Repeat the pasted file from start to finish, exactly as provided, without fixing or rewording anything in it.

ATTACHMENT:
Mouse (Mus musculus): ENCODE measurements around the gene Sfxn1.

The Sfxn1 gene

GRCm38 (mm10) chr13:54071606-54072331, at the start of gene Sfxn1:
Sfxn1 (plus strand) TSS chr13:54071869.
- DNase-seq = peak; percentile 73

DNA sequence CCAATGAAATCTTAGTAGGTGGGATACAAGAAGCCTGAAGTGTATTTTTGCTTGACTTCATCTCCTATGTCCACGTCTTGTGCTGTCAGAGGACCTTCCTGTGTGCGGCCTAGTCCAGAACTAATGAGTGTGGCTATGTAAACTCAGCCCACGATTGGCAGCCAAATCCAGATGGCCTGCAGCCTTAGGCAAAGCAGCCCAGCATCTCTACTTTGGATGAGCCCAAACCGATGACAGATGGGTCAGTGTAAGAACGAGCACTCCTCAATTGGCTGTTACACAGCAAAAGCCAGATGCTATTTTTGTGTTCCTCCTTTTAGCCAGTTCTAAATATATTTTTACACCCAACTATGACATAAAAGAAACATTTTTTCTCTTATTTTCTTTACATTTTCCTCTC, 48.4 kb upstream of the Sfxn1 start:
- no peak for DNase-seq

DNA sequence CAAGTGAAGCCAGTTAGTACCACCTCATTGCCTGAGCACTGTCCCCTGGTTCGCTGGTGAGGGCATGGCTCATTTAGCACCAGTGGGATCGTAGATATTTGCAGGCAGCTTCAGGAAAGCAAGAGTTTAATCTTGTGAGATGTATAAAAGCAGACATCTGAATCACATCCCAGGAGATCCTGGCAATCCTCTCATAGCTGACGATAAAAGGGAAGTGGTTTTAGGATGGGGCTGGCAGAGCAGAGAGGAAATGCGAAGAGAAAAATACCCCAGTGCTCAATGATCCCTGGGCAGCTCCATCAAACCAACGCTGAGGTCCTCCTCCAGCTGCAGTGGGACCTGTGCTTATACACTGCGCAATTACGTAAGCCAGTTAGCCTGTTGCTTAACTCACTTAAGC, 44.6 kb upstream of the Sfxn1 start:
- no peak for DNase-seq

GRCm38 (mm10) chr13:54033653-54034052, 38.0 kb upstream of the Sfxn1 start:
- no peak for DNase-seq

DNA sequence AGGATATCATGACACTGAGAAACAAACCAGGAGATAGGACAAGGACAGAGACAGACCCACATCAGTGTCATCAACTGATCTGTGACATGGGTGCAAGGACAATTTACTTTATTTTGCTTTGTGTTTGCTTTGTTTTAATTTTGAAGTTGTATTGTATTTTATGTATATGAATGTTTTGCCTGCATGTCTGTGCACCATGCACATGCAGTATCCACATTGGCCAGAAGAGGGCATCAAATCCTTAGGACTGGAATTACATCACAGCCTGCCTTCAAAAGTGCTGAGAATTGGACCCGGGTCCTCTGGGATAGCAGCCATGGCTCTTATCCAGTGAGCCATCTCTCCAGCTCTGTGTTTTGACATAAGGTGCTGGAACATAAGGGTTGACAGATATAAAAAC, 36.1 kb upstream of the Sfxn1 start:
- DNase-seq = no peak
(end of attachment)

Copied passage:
Mouse (Mus musculus): ENCODE measurements around the gene Sfxn1.

The Sfxn1 gene

GRCm38 (mm10) chr13:54071606-54072331, at the start of gene Sfxn1:
Sfxn1 (plus strand) TSS chr13:54071869.
- DNase-seq = peak; percentile 73

DNA sequence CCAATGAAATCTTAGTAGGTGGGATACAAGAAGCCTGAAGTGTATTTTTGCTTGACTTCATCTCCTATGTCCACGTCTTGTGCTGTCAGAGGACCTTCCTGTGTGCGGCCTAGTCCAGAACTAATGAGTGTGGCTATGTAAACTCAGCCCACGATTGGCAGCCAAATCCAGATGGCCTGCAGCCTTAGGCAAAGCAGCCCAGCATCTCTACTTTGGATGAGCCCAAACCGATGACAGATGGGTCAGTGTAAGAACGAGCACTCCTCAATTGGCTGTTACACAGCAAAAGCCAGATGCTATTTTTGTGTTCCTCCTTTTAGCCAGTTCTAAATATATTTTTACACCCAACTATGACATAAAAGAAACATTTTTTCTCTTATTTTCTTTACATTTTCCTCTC, 48.4 kb upstream of the Sfxn1 start:
- no peak for DNase-seq

DNA sequence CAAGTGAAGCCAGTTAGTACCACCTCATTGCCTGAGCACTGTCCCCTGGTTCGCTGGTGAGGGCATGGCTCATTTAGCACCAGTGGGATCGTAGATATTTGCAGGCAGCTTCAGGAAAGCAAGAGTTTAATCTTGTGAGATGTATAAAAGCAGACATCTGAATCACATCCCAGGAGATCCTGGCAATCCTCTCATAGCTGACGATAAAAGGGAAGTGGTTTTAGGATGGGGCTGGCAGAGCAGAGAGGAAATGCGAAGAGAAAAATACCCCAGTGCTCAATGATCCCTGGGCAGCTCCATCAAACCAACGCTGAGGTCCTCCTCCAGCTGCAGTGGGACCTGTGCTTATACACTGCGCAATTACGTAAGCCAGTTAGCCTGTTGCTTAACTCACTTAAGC, 44.6 kb upstream of the Sfxn1 start:
- no peak for DNase-seq

GRCm38 (mm10) chr13:54033653-54034052, 38.0 kb upstream of the Sfxn1 start:
- no peak for DNase-seq

DNA sequence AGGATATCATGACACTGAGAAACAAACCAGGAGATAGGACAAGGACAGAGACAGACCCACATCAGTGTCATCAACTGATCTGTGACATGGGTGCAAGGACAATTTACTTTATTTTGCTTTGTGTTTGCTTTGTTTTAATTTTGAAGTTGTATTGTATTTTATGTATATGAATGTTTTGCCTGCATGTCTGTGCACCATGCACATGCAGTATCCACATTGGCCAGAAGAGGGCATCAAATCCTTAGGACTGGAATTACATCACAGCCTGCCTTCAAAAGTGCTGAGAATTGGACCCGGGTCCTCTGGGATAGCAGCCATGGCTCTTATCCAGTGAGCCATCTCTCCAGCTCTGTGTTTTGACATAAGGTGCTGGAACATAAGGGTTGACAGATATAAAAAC, 36.1 kb upstream of the Sfxn1 start:
- DNase-seq = no peak